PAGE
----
US International Trade Commission finds Google infringed on Sonos patents
An international trade court ruled on Thursday, January 6, 2022, that Google had infringed on five audio technology patents held by the speaker manufacturer Sonos and that the company was not permitted to import products into the United States that infringed on Sonos’s intellectual property.
It brings to a close a two-year investigation into an intellectual-property dispute by the United States International Trade Commission, a quasi-judicial body that decides trade cases and can prevent the import of goods that violate patents.
According to Sonos, imports of Google products that infringe on the speaker company’s patents should be barred by the International Trade Commission (ITC). Google Home smart speakers, Pixel phones and computers, and the Chromecast streaming video device are among the products in this category. Those products are manufactured in China and shipped to customers in the United States.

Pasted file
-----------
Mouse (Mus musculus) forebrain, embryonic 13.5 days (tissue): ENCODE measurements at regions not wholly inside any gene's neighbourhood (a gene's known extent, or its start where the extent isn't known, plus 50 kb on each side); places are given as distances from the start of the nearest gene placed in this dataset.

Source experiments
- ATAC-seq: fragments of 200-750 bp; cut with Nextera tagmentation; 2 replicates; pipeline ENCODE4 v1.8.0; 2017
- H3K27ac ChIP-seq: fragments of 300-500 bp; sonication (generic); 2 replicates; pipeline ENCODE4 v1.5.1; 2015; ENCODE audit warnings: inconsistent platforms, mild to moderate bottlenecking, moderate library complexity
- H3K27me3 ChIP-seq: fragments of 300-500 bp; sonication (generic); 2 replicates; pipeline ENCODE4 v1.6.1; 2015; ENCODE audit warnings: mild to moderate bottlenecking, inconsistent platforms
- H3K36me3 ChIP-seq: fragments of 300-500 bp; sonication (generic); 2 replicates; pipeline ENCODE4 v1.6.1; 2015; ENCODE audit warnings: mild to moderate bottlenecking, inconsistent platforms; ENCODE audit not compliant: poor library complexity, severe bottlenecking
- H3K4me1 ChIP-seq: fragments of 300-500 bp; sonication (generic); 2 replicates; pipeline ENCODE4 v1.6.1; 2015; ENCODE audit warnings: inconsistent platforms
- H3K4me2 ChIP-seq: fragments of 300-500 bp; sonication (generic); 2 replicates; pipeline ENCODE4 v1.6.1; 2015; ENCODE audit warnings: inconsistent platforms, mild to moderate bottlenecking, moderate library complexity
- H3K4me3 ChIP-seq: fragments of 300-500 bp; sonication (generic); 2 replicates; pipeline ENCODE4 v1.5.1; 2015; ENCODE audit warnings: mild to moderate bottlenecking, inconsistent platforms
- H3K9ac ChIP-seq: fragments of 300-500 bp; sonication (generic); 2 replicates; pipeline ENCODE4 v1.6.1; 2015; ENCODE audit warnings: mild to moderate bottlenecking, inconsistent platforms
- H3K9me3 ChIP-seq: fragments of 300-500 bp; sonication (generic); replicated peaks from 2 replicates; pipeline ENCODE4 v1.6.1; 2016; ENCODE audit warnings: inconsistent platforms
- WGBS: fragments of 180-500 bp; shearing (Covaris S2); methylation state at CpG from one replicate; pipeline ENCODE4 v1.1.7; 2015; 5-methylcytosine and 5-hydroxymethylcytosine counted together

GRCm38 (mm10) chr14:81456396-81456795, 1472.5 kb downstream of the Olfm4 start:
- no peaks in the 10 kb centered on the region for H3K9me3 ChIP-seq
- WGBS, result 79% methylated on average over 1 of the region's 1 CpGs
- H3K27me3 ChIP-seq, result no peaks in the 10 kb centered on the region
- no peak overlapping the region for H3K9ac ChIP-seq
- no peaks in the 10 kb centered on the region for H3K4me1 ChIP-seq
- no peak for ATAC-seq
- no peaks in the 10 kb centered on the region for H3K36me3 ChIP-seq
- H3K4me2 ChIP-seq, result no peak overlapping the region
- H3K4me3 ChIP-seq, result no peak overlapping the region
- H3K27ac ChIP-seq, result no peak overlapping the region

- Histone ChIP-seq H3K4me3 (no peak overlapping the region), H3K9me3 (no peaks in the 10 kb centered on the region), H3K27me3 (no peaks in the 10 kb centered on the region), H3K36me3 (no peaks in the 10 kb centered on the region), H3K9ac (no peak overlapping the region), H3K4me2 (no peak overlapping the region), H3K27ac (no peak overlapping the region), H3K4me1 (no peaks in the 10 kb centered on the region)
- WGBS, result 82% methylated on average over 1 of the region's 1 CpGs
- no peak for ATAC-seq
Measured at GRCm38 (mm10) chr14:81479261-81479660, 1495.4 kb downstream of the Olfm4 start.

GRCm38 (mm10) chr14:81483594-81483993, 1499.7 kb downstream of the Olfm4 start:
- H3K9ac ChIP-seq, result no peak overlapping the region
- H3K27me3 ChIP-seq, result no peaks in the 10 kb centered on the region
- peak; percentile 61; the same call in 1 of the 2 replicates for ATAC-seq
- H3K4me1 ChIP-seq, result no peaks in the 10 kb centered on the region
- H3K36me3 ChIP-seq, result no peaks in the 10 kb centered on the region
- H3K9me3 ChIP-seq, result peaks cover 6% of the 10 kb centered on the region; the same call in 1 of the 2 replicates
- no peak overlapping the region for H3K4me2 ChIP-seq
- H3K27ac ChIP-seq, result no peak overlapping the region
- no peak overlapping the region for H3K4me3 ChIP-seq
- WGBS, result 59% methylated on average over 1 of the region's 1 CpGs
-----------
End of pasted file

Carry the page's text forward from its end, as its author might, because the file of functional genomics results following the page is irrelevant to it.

The import ban will be in effect for 60 days after it is announced. In the meantime, the matter will be subject to a presidential investigation. The final ruling upheld a preliminary finding made by a commission judge in August, which stated that Google should be subject to the import ban. Following that initial decision, the full commission convened to consider whether or not to accept or overturn the decision.
Google Violated Tariff Act
The Federal Trade Commission found that Google had violated the Tariff Act of 1930, which is intended to prevent unfair competition through actions such as the importation of products that infringe on United States patents, trademarks, or copyrights, among other things. A cease-and-desist order was also issued against Google by the commission.